'Avoid junkfood' is something every one of us have been listening to since our childhood. A cheese-burst pizza or a bucket full for chicken wings or French fries loaded with cheese - however luring it sounds, all these junk foods are high in trans fats, carbohydrate and calories, which lead to several types of diseases and the most common one is obesity. Talking about trans fat, it is a form of unsaturated fat, which comes both in natural and artificial forms. Trans fats are known to promote heart-related diseases, diabetes and more. Adding to the list, a new study has found that there is a molecular link between some trans fats and variety of disorders, including the heart-related ones and neurodegenerative diseases. The findings state, it plays a huge role in enhancing a mitochondrial signalling pathway that leads to programmed cell death. On that note, mitochondria are defined as an organelle found in large number in most cells, in which the biochemical processes of respiration and energy production occur. The study was published in the journal Scientific Reports.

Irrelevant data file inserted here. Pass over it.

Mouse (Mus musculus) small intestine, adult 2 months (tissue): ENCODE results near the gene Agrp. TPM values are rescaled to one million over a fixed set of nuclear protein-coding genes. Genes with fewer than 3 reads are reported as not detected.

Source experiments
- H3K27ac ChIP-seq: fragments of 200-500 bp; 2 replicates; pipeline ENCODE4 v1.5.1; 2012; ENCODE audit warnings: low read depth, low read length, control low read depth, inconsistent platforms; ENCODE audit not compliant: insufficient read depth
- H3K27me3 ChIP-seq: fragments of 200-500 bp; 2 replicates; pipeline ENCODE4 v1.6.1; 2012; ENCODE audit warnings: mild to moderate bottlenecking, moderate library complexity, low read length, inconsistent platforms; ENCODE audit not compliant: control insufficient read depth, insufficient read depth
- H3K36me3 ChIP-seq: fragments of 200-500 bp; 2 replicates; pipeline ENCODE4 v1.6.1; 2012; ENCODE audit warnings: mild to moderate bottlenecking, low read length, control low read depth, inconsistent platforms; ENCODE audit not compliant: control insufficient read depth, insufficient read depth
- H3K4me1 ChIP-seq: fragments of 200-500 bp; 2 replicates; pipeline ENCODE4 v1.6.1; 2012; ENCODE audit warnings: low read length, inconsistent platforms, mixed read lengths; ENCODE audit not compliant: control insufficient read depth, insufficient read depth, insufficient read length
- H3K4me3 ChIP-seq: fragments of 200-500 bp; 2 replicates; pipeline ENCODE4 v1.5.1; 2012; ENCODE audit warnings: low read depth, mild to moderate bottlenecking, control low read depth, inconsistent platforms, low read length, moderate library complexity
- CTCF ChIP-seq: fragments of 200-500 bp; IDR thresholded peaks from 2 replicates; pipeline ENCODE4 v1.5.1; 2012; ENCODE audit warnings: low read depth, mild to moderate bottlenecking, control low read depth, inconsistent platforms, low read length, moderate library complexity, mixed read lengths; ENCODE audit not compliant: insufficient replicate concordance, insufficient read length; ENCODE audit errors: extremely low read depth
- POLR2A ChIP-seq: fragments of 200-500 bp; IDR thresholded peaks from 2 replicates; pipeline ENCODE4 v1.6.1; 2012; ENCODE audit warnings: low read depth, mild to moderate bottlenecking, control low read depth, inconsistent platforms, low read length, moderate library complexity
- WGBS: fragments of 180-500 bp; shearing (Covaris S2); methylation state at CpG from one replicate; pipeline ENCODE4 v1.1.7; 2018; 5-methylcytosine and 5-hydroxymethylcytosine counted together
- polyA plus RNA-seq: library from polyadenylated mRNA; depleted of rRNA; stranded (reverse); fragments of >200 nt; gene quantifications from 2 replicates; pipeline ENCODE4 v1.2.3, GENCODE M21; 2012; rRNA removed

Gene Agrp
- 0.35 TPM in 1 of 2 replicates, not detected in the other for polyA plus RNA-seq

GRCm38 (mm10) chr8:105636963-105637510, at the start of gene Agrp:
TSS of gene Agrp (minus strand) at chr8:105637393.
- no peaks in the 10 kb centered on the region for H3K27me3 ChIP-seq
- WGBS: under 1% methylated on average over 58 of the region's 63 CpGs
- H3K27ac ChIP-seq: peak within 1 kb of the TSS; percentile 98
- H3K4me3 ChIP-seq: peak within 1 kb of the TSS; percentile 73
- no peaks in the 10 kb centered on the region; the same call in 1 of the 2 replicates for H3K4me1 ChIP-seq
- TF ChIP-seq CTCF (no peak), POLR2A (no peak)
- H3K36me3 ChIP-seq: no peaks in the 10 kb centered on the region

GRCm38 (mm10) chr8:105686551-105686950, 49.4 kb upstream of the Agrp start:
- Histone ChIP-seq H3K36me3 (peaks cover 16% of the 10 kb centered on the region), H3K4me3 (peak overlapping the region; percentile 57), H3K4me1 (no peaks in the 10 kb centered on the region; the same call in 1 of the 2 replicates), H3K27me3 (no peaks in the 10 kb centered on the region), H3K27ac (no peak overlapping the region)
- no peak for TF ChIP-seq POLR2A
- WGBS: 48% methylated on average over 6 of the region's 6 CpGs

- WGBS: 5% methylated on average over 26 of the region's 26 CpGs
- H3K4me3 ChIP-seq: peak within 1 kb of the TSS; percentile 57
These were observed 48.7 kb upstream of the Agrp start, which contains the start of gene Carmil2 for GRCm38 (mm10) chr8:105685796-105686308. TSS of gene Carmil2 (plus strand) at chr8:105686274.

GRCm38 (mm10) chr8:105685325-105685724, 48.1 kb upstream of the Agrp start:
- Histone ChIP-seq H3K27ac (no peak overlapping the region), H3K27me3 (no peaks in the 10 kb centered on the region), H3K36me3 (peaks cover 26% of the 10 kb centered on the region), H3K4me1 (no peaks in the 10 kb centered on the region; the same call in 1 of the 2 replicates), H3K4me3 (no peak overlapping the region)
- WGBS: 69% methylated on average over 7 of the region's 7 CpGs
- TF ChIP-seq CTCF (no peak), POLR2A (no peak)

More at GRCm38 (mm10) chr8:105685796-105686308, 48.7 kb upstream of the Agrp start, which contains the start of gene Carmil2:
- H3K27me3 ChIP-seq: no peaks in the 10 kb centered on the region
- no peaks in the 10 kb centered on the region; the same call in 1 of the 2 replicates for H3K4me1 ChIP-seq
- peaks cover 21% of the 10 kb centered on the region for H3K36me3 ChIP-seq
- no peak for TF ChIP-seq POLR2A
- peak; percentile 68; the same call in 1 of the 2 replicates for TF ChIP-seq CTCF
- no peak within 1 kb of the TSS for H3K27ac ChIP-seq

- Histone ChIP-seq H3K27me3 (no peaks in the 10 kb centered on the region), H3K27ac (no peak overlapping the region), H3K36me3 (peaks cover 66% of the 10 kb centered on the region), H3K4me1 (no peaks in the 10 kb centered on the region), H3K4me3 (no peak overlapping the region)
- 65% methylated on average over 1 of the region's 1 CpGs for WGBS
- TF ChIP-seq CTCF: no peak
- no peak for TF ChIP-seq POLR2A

As per a report in ANI, Atsushi Matsuzawa of Tohoku University's Laboratory of Health Chemistry, along with a team of researchers explored the effects of two trans fats (elaidic and linoelaidic acids), which are produced during industrial food manufacturing, on programmed cell death. For the unversed, in layman's language programmed cell death (PCD) is the death of a cell in any form mediated by an intracellular program.
"Accumulating evidence has associated the consumption of trans-fatty acids with various diseases, including some lifestyle diseases, atherosclerosis and dementia. But the underlying causes have remained largely unknown," said Matsuzawa.
Matsuzawa further said, "Our research revealed a novel toxic function and mechanism of action of trans-fatty acids, which can account for pathological mechanisms, including atherosclerosis," adding, "This significant finding will provide a molecular basis to understand how trans-fatty acids cause disease."
The researchers also theorised that targeting this molecular mechanism with drugs might have a therapeutic effect on a diverse range of trans-fat-associated diseases.